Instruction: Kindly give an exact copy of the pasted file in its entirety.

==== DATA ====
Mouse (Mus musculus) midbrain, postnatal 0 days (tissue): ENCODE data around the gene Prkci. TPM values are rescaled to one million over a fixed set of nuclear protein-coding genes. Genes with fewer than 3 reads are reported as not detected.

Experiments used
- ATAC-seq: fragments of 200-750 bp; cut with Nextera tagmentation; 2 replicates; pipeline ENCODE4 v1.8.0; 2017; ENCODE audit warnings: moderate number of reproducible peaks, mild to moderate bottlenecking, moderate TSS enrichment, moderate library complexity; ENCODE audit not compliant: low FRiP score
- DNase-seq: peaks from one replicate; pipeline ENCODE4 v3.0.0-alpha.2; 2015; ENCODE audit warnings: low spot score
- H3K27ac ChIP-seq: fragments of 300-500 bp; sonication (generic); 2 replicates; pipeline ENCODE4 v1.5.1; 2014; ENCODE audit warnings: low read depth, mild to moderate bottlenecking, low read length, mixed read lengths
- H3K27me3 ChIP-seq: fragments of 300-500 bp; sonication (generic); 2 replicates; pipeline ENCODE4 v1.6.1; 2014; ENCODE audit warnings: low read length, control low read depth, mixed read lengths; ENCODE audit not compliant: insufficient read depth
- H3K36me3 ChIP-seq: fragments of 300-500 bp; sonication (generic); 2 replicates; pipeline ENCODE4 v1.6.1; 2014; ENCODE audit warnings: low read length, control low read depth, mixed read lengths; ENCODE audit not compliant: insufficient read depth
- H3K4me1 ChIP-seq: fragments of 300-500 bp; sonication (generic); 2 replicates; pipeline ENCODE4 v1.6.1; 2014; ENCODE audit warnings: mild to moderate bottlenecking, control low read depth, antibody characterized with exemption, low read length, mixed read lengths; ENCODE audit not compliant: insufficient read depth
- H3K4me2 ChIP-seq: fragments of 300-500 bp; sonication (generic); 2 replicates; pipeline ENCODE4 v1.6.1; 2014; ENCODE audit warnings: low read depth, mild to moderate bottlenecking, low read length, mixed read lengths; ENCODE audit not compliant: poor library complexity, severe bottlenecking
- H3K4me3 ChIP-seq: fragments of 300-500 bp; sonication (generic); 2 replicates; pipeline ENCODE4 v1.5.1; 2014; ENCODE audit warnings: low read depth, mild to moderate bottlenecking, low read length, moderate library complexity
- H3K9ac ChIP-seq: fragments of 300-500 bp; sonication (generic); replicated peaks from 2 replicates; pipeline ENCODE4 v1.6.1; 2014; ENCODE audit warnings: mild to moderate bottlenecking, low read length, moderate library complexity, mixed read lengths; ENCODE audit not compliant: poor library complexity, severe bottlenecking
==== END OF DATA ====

Mouse (Mus musculus) midbrain, postnatal 0 days (tissue): ENCODE data around the gene Prkci. TPM values are rescaled to one million over a fixed set of nuclear protein-coding genes. Genes with fewer than 3 reads are reported as not detected.

Experiments used
- ATAC-seq: fragments of 200-750 bp; cut with Nextera tagmentation; 2 replicates; pipeline ENCODE4 v1.8.0; 2017; ENCODE audit warnings: moderate number of reproducible peaks, mild to moderate bottlenecking, moderate TSS enrichment, moderate library complexity; ENCODE audit not compliant: low FRiP score
- DNase-seq: peaks from one replicate; pipeline ENCODE4 v3.0.0-alpha.2; 2015; ENCODE audit warnings: low spot score
- H3K27ac ChIP-seq: fragments of 300-500 bp; sonication (generic); 2 replicates; pipeline ENCODE4 v1.5.1; 2014; ENCODE audit warnings: low read depth, mild to moderate bottlenecking, low read length, mixed read lengths
- H3K27me3 ChIP-seq: fragments of 300-500 bp; sonication (generic); 2 replicates; pipeline ENCODE4 v1.6.1; 2014; ENCODE audit warnings: low read length, control low read depth, mixed read lengths; ENCODE audit not compliant: insufficient read depth
- H3K36me3 ChIP-seq: fragments of 300-500 bp; sonication (generic); 2 replicates; pipeline ENCODE4 v1.6.1; 2014; ENCODE audit warnings: low read length, control low read depth, mixed read lengths; ENCODE audit not compliant: insufficient read depth
- H3K4me1 ChIP-seq: fragments of 300-500 bp; sonication (generic); 2 replicates; pipeline ENCODE4 v1.6.1; 2014; ENCODE audit warnings: mild to moderate bottlenecking, control low read depth, antibody characterized with exemption, low read length, mixed read lengths; ENCODE audit not compliant: insufficient read depth
- H3K4me2 ChIP-seq: fragments of 300-500 bp; sonication (generic); 2 replicates; pipeline ENCODE4 v1.6.1; 2014; ENCODE audit warnings: low read depth, mild to moderate bottlenecking, low read length, mixed read lengths; ENCODE audit not compliant: poor library complexity, severe bottlenecking
- H3K4me3 ChIP-seq: fragments of 300-500 bp; sonication (generic); 2 replicates; pipeline ENCODE4 v1.5.1; 2014; ENCODE audit warnings: low read depth, mild to moderate bottlenecking, low read length, moderate library complexity
- H3K9ac ChIP-seq: fragments of 300-500 bp; sonication (generic); replicated peaks from 2 replicates; pipeline ENCODE4 v1.6.1; 2014; ENCODE audit warnings: mild to moderate bottlenecking, low read length, moderate library complexity, mixed read lengths; ENCODE audit not compliant: poor library complexity, severe bottlenecking